The Monterey Ocean Bottom Broadband observatory (MOBB) is a collaborative project between the Monterey Bay Aquarium Research Institute (MBARI) and the BSL. Supported by funds from the Packard Foundation to MBARI, NSF/OCE funds and UC Berkeley funds to BSL, its goal has been to install and operate a long-term seafloor broadband station as a first step towards extending the on-shore broadband seismic network in northern California to the seaside of the North-America/Pacific plate boundary, providing better azimuthal coverage for regional earthquake and structure studies. It also serves the important goal of evaluating background noise in near-shore buried ocean floor seismic systems, such as may be installed as part of temporary deployments of ``leap-frogging" arrays (e.g. Ocean Mantle Dynamics Workshop, September 2002).
BSL staff put significant effort in the development of procedures to minimize instrumental noise caused by air circulation inside the seismometer package casing (see 2001-2002 and 2002-2003 BSL Annual Reports). These procedures were later applied to the preparation of 3 similar packages destined for installation on the Juan de Fuca plate in the framework of University of Washington's Keck project.
This project follows the 1997 MOISE experiment, in which a three component broadband system was deployed for a period of 3 months, 40 km off shore in Monterey Bay, with the help of MBARI's ``Point Lobos" ship and ROV ``Ventana" (Figure 3.6). MOISE was a cooperative program sponsored by MBARI, UC Berkeley and the INSU, Paris, France (Stakes et al., 1998; Romanowicz et al., 1999; Stutzmann et al., 2001). During the MOISE experiment, valuable experience was gained on the technological aspects of such deployments, which contributed to the success of the present MOBB installation.
The successful MOBB deployment took place April 9-11, 2002 and the station is currently recording data autonomously (e.g. Romanowicz et al., 2003). It comprises a 3 component very broadband CMG-1T seismometer system, a diffential pressure gauge (DPG, Cox et al., 1984) and a current meter. Data from the DPG are acquired with a sampling rate of 1 sps, and are crucial for the development and implementation of a posteriori noise deconvolution procedures to help counteract the large contribution of infragravity wave noise in the period range 20-200 sec. Procedures for removal of ingravity wave noise as well as signal generated noise have been developed.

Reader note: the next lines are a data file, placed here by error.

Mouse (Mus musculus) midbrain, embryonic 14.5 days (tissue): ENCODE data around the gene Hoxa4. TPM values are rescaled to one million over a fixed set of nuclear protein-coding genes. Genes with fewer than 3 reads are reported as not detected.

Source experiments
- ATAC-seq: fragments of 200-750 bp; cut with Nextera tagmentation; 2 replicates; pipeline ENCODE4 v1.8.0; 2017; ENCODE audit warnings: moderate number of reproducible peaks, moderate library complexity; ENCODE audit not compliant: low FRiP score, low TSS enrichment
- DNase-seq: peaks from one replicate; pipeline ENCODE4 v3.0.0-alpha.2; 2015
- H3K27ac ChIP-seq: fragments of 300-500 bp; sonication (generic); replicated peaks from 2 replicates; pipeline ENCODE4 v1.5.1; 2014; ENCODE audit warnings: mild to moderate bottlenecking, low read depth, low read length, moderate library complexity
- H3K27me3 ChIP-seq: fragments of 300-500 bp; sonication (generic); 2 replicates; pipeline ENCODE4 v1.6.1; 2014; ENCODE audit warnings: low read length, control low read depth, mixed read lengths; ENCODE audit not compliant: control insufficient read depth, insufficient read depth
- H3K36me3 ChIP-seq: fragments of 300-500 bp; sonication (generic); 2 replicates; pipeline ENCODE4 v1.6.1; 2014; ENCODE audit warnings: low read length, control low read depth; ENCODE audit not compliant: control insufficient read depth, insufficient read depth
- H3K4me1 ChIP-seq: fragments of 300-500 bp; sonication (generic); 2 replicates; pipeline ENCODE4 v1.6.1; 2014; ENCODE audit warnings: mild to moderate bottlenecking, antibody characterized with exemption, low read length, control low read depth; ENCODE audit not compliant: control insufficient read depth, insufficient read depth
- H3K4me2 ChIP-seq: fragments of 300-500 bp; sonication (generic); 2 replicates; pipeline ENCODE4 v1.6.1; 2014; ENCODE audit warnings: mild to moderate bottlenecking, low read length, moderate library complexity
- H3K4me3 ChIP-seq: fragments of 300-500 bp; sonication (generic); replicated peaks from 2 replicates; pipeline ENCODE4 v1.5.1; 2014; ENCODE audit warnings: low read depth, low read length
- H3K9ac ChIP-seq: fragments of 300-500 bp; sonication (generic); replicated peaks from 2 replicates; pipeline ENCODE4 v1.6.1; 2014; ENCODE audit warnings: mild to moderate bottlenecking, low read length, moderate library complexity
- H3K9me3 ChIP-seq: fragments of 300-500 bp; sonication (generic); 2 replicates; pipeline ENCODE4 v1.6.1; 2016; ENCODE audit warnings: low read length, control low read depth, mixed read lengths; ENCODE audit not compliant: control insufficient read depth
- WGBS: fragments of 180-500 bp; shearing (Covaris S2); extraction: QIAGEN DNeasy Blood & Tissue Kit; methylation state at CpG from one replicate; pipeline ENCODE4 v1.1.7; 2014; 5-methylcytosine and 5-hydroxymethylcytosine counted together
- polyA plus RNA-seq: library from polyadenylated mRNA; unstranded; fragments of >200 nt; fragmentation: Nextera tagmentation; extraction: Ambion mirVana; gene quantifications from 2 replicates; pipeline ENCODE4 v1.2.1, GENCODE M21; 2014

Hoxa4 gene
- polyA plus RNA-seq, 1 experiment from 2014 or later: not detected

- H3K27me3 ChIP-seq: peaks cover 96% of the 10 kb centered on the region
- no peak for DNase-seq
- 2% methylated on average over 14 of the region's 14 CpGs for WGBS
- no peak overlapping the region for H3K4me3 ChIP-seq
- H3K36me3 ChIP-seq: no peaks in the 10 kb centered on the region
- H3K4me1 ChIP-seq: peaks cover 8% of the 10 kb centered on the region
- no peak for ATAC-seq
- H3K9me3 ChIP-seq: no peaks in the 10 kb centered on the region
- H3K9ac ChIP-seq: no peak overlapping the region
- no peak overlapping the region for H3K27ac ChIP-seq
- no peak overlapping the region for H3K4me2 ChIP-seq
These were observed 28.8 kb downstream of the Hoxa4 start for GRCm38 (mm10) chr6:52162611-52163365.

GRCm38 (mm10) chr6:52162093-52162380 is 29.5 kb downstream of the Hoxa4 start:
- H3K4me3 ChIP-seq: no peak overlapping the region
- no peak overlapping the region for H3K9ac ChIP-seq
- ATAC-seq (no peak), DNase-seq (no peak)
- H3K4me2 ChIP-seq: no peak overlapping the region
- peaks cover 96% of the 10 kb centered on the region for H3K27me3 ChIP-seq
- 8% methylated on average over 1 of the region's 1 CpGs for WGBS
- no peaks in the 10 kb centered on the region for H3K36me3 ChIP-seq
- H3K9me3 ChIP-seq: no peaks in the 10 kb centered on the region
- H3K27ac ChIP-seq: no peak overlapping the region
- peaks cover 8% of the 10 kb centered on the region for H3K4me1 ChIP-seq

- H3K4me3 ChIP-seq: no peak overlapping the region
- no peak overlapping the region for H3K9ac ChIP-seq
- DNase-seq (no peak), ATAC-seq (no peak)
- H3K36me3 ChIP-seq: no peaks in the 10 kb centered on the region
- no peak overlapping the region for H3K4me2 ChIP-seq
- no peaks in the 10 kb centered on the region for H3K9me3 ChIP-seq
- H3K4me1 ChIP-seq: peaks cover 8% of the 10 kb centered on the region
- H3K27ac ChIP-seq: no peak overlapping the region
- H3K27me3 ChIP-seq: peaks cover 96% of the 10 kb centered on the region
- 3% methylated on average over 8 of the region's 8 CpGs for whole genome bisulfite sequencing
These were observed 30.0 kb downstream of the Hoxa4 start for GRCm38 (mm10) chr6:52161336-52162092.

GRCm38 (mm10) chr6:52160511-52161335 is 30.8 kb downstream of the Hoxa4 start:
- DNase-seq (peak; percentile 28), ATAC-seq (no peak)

Twenty ``dives" involving the MBARI ship ``Point Lobos" and ROV ``Ventana" have so far taken place to exchange dataloggers and battery packages during the time period 04/10/02 to 06/30/07. In February 2004, the N/S component seismometer failed. It was temporarily replaced, from 05/19/04 to 07/09/04, by one of the Keck seismometer packages which was conveniently available at that time. The original seismometer was sent back to Guralp Systems Ltd. for repair and successfully reinstalled on 07/09/04.
The data collection from the broadband seismic system is fairly complete. However, there have been recurring DPG sensor as well as DPG data storage problems in the first two years of the MOBB operation. Well recorded DPG data are available since 03/18/2004.
The MOBB station is located close to the path of the MARS cable (Figure 3.6) which was deployed in the Spring of 2007. The connection of MOBB to the MARS cable will allow continuous, real-time data acquisition from this site. Developing the interface for the connection to MARS is the object of a recently funded NSF project. Work on this project commenced in the summer of 2007.
Berkeley Seismological Laboratory
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